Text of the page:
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The Sweet Taste of Expectation
Alfredo Fontanini, M.D., Ph.D.
Photo courtesy of Dr. Fontanini
You were late getting to the awards luncheon. When you arrived, the kitchen staff had already removed the entrees and so all you could toss onto your plate was some hastily assembled salad—but at least there were a few of those small grape tomatoes that you love. Grabbing one of the last seats at a table, the lights went down and you speared a tasty oval with your fork, popped it in your mouth and looked forward to the juicy burst of tomato goodness. Except that’s not what you got. What you got instead was something dense and rubbery and with a flavor that you couldn’t figure out at first until you realized that you were chewing on an olive.
What happens during that moment when expectation and sensation meet in the mouth is what fascinates Alfredo Fontanini, M.D., Ph.D., an NIDCD grantee and 2010 winner of the Presidential Early Career Award for Scientists and Engineers (PECASE), the highest honor given by the United States government to science and engineering professionals in the early stages of their independent research careers. He and his laboratory team at Stony Brook University in New York study the gustatory cortex, the area of the brain that processes and interprets taste. In his way of looking at things, taste isn’t just a straight-up report from the taste buds on our tongue. His studies suggest taste is created in the brain and that psychological states—anticipation, expectation, and attention—have such a profound influence on the process that no two bites, or sips, taste exactly the same.
Recently, Dr. Fontanini and his team have been studying the impact of expectation on taste processing by measuring the responses of neurons in the gustatory cortex of rodents to specific cues and taste stimuli. “We train our rodents on a go/no-go task that uses two auditory tones—one signals the availability of a pulse of sugar water and the other the availability of a pulse of bitter water—and there’s a lever that the rat can push to get a taste,” he says. Over time, the animals learn to press the lever following the "sweet" tone and not to press when they hear the "bitter" tone, and their behavior tells the researchers that they have learned to expect specific tastes on the basis of the auditory cues.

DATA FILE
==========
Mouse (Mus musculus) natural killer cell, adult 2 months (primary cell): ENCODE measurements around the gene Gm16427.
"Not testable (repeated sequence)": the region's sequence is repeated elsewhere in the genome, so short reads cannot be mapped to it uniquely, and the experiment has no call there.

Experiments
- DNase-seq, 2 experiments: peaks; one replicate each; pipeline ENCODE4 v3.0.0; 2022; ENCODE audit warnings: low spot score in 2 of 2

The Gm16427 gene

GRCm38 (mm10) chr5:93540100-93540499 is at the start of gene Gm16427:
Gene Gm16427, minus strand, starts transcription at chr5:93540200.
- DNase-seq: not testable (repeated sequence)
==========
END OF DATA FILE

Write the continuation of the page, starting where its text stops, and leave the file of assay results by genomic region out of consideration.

Looking at how the neurons respond in the gustatory cortex, Dr. Fontanini and his teammates observed that their response becomes cue specific. Distinct subsets of neurons display patterns of unique activity that are specific to either the anticipation of something sweet or something bitter.
To further test the role of expectation, they fooled their subjects. “We play the sweet tone,” says Dr. Fontanini, “but sneak in a taste of bitter to see how neurons respond to misleadingly cued tastes. What we see is something that looks more like the response to sweet, particularly at the beginning—as if just the expectation itself biases the response—and then it eventually converges into a response that looks like bitter.” The neurons also took a longer amount of time to eventually exhibit bitter-specific activity.
These findings suggest that what goes on in the gustatory cortex isn’t just neurons encoding what they receive from taste receptors on the tongue. Apparently, just the expectation of what you’re about to taste is enough to create taste-specific activity in the gustatory cortex that, along with sensory information from the tongue, ultimately shapes the neural coding for taste.
According to Dr. Fontanini, this approach to taste integrates the study of two systems—the sensory system and the reward system—that have traditionally been studied separately. The common wisdom has been that sensory systems receive information from the outer world and expectation is processed in another area (or areas) of the brain. But what Dr. Fontanini’s research appears to be telling us is that reward areas are communicating directly with sensory areas to determine expectations and emotions.
If so, then the study of taste offers an excellent model to understand how any kind of sensory stimuli is shaped by psychological state. “In taste, the hedonic value—whether it tastes good or it tastes bad—is so central to perception,” says Fontanini, “that it offers the unique possibility to study how sensory and emotional processes are intermingled.”
The implications of these studies could go beyond a better understanding of taste coding in the brain and also lay the groundwork for other researchers to begin to explore potential neural networks involved in eating disorders, addictions, and depression—all of which are characterized by alterations in reward systems.